Netflix’s Back To The Outback is a sweet story that delivers the most important message to kids: don’t judge a book (or animal) by its cover. Check out the details in my parents guide movie review.
Netflix’s Back To The Outback drops on the streaming service this Friday, December 10th. The film does exactly what its title suggests, it takes audiences back to the Australian Outback, and gives us a glimpse through the eyes of its animated animals. Along its journey, Back To The Outback teaches kids an important lesson of not judging others by the way they look on the outside. Check out all the details in my parents guide movie review.
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Back To The Outback Parents Guide
Tired of being locked in a reptile house where humans gawk at them like they’re monsters, a ragtag group of Australia’s deadliest creatures plot a daring escape from their zoo to the Outback, a place where they’ll fit in without being judged for their scales and fangs. Leading the group is Maddie (Isla Fisher), a poisonous snake with a heart of gold, who bands together with a self-assured Thorny Devil lizard Zoe (Miranda Tapsell), a lovelorn hairy spider Frank (Guy Pearce), and a sensitive scorpion Nigel (Angus Imrie). But when their nemesis — Pretty Boy (Tim Minchin), a cute but obnoxious koala — unexpectedly joins their escape, Maddie and the gang have no choice but to take him with them. So begins a hair-raising and hilarious road trip across Australia, as they are pursued by a zookeeper Chaz (Eric Bana) and his adventure-seeking mini-me (Diesel La Torraca).
Back To The Outback Age Appropriate Parents Guide
Let’s take a look at what parents need to know before letting their kids watch Netflix’s Back To The Outback.
Language: Back To The Outback contains mild language, but it does include some lookout words parents should be made aware of. Words like “jerk,” “loser,” “d*mn,” and “dang it” are among them.
Mature Content: The film has tones of bullying of “uglier” animals and highlights how the more attractive animals are treated better than the rest. There are scenes which put characters into scary and dangerous situations, and even a discussion of losing a parent, which can be triggering for some viewers. There are also some scenes which parents may not approve of, such as the discussion of “arousal” and two frogs kissing passionately and entwining their tongues together.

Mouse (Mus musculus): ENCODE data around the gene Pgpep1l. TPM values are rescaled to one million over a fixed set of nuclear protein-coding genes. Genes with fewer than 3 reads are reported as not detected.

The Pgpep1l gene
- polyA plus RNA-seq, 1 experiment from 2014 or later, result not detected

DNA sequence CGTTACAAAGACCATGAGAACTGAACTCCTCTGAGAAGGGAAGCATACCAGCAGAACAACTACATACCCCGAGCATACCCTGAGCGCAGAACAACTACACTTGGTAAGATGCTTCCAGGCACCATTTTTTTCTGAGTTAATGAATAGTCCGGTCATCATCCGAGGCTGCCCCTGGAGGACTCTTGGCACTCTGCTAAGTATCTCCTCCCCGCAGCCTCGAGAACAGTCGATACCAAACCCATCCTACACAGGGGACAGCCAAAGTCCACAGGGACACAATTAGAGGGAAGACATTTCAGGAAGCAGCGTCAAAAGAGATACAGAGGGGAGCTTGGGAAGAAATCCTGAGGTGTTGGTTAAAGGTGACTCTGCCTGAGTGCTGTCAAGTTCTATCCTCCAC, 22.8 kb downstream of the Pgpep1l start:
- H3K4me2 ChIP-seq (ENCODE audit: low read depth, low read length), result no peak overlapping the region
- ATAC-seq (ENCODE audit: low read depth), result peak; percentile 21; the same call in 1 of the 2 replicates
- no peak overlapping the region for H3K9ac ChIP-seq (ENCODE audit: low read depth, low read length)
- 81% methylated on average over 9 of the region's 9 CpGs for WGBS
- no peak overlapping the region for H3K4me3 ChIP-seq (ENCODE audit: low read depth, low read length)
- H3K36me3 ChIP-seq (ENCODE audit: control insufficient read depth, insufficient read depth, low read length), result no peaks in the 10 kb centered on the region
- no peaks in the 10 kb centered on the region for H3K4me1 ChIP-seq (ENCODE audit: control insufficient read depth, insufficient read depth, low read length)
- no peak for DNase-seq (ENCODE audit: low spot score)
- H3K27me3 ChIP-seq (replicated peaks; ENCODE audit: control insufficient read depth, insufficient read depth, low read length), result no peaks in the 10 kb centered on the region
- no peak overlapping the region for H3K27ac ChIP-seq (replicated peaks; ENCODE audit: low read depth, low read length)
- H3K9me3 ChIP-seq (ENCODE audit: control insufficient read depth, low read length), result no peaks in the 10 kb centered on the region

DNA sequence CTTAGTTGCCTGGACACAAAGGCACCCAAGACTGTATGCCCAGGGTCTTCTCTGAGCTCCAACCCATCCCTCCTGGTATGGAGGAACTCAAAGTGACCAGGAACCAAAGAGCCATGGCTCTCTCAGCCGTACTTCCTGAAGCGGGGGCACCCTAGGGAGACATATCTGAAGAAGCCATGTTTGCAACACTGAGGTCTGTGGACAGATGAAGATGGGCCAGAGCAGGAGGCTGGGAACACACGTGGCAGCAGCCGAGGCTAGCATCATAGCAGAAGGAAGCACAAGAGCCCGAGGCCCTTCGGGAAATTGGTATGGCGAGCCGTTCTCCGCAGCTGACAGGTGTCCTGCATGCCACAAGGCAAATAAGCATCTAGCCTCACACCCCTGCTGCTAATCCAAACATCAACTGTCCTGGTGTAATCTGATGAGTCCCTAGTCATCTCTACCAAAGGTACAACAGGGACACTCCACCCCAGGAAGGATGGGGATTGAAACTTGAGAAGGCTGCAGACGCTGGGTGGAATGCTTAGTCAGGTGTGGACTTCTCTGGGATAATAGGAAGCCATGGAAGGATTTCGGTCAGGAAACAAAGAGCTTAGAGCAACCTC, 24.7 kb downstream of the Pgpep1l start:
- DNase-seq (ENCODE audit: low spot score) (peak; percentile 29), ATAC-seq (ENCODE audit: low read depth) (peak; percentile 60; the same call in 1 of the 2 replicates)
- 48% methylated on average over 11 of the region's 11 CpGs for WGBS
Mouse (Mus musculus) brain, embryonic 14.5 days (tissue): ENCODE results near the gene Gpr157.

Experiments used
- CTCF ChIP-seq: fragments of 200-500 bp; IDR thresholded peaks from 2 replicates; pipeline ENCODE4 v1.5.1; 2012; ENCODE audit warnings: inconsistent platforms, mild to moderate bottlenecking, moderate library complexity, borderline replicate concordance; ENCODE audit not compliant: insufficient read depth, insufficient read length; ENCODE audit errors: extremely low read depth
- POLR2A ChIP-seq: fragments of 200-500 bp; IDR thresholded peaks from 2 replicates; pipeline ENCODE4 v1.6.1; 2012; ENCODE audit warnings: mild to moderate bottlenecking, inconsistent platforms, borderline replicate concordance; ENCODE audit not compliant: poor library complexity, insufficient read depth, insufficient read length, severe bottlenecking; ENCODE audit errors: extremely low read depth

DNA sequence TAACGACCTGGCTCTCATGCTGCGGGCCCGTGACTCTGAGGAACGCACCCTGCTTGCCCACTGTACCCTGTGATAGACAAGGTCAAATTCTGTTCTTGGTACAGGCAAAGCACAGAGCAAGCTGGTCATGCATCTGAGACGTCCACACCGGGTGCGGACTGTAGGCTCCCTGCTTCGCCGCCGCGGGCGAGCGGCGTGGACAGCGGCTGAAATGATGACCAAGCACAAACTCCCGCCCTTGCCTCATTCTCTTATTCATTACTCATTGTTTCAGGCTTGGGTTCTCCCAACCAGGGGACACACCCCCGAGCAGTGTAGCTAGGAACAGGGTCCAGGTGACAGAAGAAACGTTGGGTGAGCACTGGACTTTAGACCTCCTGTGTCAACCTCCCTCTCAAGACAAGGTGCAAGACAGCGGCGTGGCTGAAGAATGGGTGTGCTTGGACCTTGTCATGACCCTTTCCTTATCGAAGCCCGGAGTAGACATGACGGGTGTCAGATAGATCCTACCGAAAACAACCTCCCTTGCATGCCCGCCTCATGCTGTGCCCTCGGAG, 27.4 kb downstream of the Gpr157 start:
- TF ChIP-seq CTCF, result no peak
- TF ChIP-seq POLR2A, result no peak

Back To The Outback knows its audience and knows exactly how to target said audience, with talking animals! Unlike themes of escaping animals we have seen before, such as Madagascar, this film uses the Australian terrain to highlight the grandeur and beauty of the Outback. Perhaps filmmakers had a purpose in paying attention to these Australian landscapes, considering the 2019-2020 bushfires burned 15% of Australia and killed over 3 billion animals. After watching the film and falling in love with these darling creatures, it’s heartbreaking to imagine the vast amount of loss and destruction this area suffered.
When it comes to animals in the Outback, there is one famous handler that comes to mind: “The Crocodile Hunter,” Steve Irwin. In Back To The Outback, we are introduced to a Steve Irwin wannabe named Chaz, voiced by Eric Bana. Chaz is accompanied by his son, Ben, voiced by Diesel La Torraca, and together the two seek out to find and return the escaped animals. The casting in the film is spot on, all being Australian actors, so there are no bad accents in this bunch! Bana is almost unrecognizable, sounding more like Irwin himself. Isla Fisher voices blue viper Maddie, and not only does she bring a lot of heart to her character, but she also shows off her vocal talents as she has a scene where she sings in the film!
Back To The Outback is adorably sweet, colorful, engaging and most importantly, it sends a message that warrants reminding. Never judge a book (or in this case and animal) by its cover. It is not going to overly wow anyone for its animation or script as it is not on par with other studios offerings, so older children may find it subpar. Younger children will defintely like the bright colors and silliness of the movie, and parents may even find a few thing to chuckle about as well.